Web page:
- take each pill at the same time every day, or as close to it as possible
- if you forget to take a pill, take it as soon as you remember and take the next pill at the usual time the next day.
|Fertility can return and you can become pregnant if:|
- you have been over 24 hours late with taking the Pill
- you stop the pill without other forms of contraception.
|When you not be protected from pregnancy:|
- during the first packet until seven consecutive hormone pills have been taken
- if you vomit or have diarrhoea
- when taking some other medicine which may affect the pill absorption, e.g. some anti-epilepsy medications
- when you have missed taking a pill or are more than 24 hours late with taking the pill
|Continue taking your pill, but use some other form of contraception (e.g. condoms) for seven consecutive hormone pills.|
|BUT if these seven days run into the end of your packet then miss the seven inactive pills and start taking the hormone pills in the next packet. If you are not sure which pills are inactive, ask your doctor or local pharmacist, you can also telephone the Women's Health Information Centre or the Women’s Medicines Information Centre.|
Some newer types of the Pill are effective from the first day they are taken. Ask your health practitioner or local pharmacists which type you are using.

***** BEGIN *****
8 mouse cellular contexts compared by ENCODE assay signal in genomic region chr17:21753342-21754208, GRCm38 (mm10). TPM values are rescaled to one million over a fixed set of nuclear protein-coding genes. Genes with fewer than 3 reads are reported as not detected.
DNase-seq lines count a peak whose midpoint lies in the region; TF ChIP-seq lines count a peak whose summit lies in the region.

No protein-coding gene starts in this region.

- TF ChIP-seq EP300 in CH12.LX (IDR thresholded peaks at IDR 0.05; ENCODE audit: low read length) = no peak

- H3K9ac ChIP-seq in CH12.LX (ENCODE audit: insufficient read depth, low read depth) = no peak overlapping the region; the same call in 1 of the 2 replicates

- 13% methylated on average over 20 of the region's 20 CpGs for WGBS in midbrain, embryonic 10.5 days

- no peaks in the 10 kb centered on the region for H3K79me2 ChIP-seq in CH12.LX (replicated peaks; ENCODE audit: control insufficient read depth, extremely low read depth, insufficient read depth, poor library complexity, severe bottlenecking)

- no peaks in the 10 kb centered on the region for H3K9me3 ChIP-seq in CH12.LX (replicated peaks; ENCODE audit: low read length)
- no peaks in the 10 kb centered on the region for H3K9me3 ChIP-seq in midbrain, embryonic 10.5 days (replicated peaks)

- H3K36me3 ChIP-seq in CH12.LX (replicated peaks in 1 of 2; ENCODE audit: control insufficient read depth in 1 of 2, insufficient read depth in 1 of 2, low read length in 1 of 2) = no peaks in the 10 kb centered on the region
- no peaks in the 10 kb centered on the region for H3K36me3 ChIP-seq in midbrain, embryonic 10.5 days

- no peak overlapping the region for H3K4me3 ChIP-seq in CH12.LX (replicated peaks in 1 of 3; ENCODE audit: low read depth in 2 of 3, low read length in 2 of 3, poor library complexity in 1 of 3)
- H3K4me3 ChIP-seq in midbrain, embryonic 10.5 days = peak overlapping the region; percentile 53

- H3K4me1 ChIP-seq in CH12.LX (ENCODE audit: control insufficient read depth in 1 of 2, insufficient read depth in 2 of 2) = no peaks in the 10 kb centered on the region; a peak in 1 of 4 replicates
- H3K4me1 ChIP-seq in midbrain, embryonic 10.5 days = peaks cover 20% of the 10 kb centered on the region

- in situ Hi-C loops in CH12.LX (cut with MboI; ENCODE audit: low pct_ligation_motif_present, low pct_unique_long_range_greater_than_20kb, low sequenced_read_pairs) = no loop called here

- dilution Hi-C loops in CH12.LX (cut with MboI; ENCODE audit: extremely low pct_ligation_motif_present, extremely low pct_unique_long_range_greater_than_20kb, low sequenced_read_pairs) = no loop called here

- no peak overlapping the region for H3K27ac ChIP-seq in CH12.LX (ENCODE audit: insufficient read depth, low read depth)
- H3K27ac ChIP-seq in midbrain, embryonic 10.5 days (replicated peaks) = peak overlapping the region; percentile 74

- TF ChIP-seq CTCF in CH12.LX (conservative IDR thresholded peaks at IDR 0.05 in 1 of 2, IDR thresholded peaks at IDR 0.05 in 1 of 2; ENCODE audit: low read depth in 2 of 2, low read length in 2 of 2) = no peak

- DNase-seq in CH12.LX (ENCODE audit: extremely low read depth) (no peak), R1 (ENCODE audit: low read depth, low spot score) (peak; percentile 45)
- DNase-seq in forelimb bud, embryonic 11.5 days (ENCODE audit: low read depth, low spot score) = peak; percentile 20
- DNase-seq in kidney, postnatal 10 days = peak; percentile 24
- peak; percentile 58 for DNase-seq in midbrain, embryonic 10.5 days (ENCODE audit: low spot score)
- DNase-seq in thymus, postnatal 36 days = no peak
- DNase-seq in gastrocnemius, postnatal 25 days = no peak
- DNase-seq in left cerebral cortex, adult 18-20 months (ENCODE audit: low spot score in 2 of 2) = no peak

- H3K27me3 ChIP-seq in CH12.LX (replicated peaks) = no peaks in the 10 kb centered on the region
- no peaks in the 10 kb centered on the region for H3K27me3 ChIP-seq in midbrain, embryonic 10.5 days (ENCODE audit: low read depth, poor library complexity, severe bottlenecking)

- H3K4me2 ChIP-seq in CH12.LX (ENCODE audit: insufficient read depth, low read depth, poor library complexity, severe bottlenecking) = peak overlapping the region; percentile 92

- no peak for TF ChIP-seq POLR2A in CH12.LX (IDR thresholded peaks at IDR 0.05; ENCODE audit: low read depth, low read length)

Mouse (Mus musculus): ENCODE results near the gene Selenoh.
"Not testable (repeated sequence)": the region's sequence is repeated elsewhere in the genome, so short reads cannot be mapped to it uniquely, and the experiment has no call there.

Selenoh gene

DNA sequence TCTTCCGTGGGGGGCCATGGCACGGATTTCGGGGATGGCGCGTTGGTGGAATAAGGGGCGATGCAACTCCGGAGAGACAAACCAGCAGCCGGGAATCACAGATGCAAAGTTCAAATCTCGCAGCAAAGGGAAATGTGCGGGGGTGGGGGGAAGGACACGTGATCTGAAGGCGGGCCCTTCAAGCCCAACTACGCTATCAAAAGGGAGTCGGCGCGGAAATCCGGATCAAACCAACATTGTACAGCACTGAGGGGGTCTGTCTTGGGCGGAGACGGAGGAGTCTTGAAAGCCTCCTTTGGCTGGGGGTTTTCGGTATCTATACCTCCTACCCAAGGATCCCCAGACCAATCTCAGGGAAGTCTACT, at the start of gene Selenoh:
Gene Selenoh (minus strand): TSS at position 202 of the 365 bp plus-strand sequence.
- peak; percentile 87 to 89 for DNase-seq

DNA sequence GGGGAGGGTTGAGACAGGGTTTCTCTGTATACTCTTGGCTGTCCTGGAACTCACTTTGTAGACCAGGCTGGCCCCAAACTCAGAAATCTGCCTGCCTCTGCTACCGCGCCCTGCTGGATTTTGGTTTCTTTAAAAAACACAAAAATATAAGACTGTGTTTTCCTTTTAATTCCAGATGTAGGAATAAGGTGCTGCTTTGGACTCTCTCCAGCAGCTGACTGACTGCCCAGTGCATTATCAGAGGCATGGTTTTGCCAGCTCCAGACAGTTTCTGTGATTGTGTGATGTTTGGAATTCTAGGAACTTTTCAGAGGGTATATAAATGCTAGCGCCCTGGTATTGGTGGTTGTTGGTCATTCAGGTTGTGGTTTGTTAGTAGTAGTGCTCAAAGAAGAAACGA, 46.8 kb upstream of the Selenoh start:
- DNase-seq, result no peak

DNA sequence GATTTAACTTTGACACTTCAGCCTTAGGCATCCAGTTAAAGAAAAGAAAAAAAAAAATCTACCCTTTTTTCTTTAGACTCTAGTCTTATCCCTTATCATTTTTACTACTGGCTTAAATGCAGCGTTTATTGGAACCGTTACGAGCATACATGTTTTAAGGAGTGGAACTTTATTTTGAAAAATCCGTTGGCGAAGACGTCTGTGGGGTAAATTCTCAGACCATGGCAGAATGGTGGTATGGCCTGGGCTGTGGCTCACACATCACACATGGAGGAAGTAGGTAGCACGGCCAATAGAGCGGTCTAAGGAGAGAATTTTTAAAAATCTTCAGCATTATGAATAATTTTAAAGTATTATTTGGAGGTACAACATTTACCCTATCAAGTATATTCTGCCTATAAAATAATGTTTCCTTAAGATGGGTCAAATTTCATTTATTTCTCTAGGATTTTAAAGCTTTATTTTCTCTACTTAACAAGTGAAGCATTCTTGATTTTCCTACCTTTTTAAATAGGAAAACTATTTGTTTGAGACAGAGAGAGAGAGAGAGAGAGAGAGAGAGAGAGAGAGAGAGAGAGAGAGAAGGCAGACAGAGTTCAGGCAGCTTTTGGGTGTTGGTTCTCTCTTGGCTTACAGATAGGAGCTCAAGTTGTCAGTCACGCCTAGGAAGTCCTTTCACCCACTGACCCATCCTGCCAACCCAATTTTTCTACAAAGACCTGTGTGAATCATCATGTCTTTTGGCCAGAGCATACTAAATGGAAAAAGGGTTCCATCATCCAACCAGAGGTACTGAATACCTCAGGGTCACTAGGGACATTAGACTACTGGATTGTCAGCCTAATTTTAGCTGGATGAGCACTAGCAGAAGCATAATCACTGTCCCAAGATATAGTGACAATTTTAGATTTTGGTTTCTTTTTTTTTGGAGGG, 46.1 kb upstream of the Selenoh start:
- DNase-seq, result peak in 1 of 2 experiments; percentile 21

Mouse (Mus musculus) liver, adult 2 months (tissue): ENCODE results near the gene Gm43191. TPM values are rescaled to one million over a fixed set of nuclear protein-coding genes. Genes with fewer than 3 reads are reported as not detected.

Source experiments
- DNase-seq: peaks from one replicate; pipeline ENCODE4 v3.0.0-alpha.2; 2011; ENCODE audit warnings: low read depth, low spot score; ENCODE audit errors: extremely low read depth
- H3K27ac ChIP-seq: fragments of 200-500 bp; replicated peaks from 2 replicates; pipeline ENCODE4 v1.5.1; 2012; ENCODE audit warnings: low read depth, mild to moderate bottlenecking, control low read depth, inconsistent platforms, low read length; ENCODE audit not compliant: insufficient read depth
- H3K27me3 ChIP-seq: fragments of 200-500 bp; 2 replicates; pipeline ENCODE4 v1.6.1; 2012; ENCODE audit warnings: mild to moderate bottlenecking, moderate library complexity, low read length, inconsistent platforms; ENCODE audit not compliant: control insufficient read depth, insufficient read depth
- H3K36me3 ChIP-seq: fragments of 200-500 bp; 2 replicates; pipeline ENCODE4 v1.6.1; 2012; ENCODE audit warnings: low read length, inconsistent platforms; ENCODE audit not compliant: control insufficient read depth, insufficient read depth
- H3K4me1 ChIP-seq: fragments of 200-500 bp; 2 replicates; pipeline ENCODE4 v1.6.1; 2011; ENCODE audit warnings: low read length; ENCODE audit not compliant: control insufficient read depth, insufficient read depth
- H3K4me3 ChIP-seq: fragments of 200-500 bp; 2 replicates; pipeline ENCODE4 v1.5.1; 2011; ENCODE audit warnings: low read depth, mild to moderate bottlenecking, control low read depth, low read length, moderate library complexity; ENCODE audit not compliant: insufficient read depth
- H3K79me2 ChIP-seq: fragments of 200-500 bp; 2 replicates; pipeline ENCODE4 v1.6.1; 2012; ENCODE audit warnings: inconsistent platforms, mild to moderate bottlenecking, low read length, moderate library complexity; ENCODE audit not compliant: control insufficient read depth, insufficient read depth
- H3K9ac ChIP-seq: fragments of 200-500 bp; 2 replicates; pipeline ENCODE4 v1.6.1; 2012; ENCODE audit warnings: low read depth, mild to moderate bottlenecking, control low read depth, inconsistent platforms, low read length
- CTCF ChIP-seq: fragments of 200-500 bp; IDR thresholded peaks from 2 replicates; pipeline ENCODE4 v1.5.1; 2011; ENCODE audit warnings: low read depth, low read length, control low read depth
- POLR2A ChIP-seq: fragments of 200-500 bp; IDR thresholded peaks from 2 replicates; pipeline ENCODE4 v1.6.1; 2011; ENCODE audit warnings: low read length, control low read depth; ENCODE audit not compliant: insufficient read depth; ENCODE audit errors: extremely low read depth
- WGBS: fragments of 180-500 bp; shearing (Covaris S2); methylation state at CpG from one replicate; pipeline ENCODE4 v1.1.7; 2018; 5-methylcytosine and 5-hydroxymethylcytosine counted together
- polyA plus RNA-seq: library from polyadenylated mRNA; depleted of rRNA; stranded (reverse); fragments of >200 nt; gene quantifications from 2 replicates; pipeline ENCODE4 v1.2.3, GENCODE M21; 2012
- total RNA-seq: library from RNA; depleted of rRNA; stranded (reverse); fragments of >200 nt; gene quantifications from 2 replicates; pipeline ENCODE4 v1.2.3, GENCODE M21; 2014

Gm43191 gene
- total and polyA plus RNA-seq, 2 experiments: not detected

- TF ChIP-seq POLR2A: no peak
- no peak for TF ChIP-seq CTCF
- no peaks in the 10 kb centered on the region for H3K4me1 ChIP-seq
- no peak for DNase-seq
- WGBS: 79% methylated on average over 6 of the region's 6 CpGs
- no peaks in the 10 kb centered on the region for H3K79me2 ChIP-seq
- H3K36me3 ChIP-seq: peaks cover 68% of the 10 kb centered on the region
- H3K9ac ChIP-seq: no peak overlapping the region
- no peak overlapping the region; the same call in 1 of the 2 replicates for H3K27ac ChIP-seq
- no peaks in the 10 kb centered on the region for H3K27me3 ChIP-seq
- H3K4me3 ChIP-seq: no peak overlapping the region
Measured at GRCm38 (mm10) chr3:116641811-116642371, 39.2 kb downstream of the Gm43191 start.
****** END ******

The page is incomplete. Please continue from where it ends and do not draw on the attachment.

The Vaginal Ring
|The vaginal ring contains the same two hormones as in some types of the Pill. It is 99.7% effective with perfect use. As with the Pill, approximately 1 in 10 women (91%) using a vaginal ring may get pregnant. It works in the same way as the Pill to prevent an egg being released each month. The ring is placed high in the vagina and left in place for 3 weeks. It is removed for one week to allow you to have a regular monthly bleed. A new ring is then inserted. It is not listed on the PBS (Pharmaceuticals Benefits Scheme).|
The Progestogen-Only or Mini Pill
|The progestogen-only pill (POP) or the mini pill, contains one female hormone only.|
|The progestogen makes the cervical mucus thicken. This mucus then acts as a plug and prevents sperm from entering the uterus and traveling to the tube to fertilise the egg. It is 99.7% effective with perfect use but if mistakes happen, such as missed pills, 1 in 10 women (91%) taking the mini pill may get pregnant.|
In most women the mini pill will not prevent her from having a normal menstrual cycle.
The mini pill is taken daily without a break. It is important not to be more than three hours late when taking the mini pill. Back-up contraception (e.g. condoms) should be used for 48 hours when first starting the mini pill.